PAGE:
In 1965 at least nine Franco and Ciccio films were released, each following the same formula: take some popular success of the time, whether A Fistful of Dollars, Thunderball or The Leopard, and place the two loveable rogues in its world to wreak havoc.
The target here, as indicated by the title, is also Bondian, loosely following on from the previous year's 002 agenti segretissimi, also directed by Lucio Fulci.
A Soviet space mission goes wrong, leaving the two Cosmonauts onboard Popov I lost in space and the party with a potential public relations disaster on their hands. Meanwhile Franco and Ciccio are arrested after a bungled robbery. A Soviet agent in Rome, whose cover is a beauty parlour and gym catering to the wives of Italy's ruling elite, sees Franco and Ciccio's picture in the newspaper and realises they are the spitting images of the Cosmonauts. Accordingly our two heroes are kidnapped, taken to Moscow and, after some tests, sent into space on Popov II. Fortunately or unfortunately, depending on how you see it, they then return to earth. The complication is that they've got to impersonate the Cosmonauts. For the military and media this isn't such a problem: they just have to sit there and keep their mouths shut. But when the two men's wives arrive and wonder why their husbands are speaking Italian rather than Russian it's a different matter. Then unexpectedly Popov I reappears and returns to earth, complete with the real Cosmonauts...
The real Franco and Ciccio, not lost in space but loose?
Who is who?
Nine films is a figure that gives some idea of Franco and Ciccio's popularity with a sector of the Italian public and of the qualities they required of their collaborators, most obviously a fast, efficient way of working. This also, however, helps to explain why Franco and Ciccio were a two-edged sword for the filmmaker, especially a more aspirational one like Fulci.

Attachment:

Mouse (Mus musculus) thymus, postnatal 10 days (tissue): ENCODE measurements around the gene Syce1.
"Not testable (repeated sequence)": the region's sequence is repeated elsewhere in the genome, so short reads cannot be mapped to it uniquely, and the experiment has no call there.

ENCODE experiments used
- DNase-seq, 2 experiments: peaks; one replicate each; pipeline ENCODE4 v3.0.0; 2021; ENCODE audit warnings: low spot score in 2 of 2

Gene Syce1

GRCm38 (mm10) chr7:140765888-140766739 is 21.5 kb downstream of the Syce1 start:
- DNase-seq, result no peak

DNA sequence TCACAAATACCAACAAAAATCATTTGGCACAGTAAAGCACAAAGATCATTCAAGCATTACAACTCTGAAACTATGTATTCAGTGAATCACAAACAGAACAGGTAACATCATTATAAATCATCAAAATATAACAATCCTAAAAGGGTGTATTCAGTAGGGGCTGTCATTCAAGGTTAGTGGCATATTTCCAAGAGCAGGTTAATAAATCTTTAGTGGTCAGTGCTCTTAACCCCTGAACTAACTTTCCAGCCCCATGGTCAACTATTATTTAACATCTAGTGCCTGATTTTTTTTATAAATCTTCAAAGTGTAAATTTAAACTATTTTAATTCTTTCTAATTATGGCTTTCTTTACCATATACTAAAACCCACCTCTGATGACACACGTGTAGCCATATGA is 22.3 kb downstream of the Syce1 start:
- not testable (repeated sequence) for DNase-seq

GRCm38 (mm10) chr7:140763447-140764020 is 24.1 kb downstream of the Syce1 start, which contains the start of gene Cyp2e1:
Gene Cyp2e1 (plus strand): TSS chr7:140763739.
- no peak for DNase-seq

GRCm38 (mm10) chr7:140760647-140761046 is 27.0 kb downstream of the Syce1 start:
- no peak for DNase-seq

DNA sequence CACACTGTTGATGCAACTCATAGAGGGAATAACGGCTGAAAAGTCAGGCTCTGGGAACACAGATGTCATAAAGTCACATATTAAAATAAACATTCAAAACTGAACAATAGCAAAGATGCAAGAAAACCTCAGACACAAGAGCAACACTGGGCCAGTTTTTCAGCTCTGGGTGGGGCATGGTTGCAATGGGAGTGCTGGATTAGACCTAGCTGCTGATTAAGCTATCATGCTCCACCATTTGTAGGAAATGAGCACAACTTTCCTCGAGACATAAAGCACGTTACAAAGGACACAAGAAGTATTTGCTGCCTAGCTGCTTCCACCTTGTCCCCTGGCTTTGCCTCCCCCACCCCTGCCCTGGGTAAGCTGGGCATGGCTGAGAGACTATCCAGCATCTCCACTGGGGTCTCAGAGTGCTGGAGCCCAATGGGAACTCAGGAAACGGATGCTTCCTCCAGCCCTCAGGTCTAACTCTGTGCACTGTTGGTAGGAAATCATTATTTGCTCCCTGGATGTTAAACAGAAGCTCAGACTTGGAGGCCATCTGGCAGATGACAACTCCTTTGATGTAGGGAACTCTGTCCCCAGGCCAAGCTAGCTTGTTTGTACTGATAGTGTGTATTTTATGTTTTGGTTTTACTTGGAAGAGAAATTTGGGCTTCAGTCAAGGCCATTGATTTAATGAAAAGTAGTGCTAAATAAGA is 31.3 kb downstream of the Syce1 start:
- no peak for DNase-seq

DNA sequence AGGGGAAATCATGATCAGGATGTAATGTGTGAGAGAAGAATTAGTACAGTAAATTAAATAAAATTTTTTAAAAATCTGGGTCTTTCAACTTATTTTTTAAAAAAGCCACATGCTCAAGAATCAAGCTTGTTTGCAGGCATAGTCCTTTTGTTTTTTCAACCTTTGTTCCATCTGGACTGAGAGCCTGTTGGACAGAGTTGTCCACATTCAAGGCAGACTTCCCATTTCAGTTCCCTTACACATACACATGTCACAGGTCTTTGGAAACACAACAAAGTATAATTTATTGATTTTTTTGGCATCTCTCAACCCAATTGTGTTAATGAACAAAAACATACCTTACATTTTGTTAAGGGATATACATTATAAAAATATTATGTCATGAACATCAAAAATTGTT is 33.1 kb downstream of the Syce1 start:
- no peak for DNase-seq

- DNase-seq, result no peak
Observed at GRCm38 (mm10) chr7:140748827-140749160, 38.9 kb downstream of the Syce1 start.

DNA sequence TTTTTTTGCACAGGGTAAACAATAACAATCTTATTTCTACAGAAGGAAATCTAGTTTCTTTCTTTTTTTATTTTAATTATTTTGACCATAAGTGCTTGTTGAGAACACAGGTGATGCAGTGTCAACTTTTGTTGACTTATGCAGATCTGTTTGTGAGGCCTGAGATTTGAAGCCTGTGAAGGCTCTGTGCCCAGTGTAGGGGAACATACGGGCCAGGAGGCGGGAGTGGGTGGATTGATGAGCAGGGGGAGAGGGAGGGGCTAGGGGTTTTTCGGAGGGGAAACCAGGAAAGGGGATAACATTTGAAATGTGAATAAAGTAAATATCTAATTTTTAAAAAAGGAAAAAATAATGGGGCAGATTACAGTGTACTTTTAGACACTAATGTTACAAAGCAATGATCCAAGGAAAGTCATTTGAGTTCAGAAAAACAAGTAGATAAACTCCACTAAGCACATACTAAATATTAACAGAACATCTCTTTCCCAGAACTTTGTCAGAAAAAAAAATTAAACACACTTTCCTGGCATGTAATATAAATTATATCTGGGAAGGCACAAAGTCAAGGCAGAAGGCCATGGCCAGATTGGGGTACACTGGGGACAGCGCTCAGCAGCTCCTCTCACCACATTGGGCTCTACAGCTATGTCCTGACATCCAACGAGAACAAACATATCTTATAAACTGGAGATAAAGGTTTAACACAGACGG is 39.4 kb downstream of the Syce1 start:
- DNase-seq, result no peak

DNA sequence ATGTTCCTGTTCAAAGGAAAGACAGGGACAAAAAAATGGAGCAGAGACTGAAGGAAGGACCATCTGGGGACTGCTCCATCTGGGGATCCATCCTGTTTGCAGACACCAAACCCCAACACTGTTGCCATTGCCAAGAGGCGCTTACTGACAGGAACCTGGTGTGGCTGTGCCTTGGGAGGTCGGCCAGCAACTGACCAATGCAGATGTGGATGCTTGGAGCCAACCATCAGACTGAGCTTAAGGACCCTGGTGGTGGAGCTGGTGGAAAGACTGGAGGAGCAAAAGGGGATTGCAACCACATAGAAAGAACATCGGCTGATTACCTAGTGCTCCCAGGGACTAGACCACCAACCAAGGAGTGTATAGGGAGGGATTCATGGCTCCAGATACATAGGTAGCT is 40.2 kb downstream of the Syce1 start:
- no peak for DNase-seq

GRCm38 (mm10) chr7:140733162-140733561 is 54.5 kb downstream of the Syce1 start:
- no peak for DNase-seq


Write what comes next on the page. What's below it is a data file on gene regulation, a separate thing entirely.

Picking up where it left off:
Working with / for them ensured that you would have plenty of work. But also imposed limitations on what you could do creatively and make it unlikely that intellectuals and taste makers would recognise your efforts in any case: To most of them it was probably just another Franco and Ciccio film, for which criticism and comment, except perhaps of the culture underlying their popularity, was essentially irrelevant.
Presumably not Vatican approved, though to link this with Fulci's personal biography would also be a step too far one thinks
As such, the filmmakers achievements here, modest though they may be, probably went unnoticed. Three things spring to mind.
First, a good proportion of the film's dialogue is in Russian, much of it subtitled into Italian. Given Italy's dubbing culture and the likelihood of the typical Franco and Ciccio fan not being that for the subtitled foreign art film, it comes across as a bold move that perhaps ran the risk of alienating the audience somewhat.
Second, that the documentary-style opening sequence, which sees the two cosmonauts who look exactly like Franco and Ciccio launched into space, convices, as do the two comedians straight performances: they may look like Franco and Ciccio, but are curiously serious, silent and stoic.
Third, a 360 degree pan around a lock-up full of electronics, that starts with (the 'real') Franco and Ciccio but then circles round to include them within the camera's independent vision, in a manner perhaps not too removed from the kind of camera consciousness Pasolini talked about in his discussions of The Cinema of Poetry, making us aware of its independent presence while also indicating something of the significance which televisions, refrigerators and radios had over the film's public at the time. (Later on, once they are in space, TV and radio form the basis for a number of Franco and Ciccio's gags as well.)
Not a great film by any means, but one that has its moments of interest.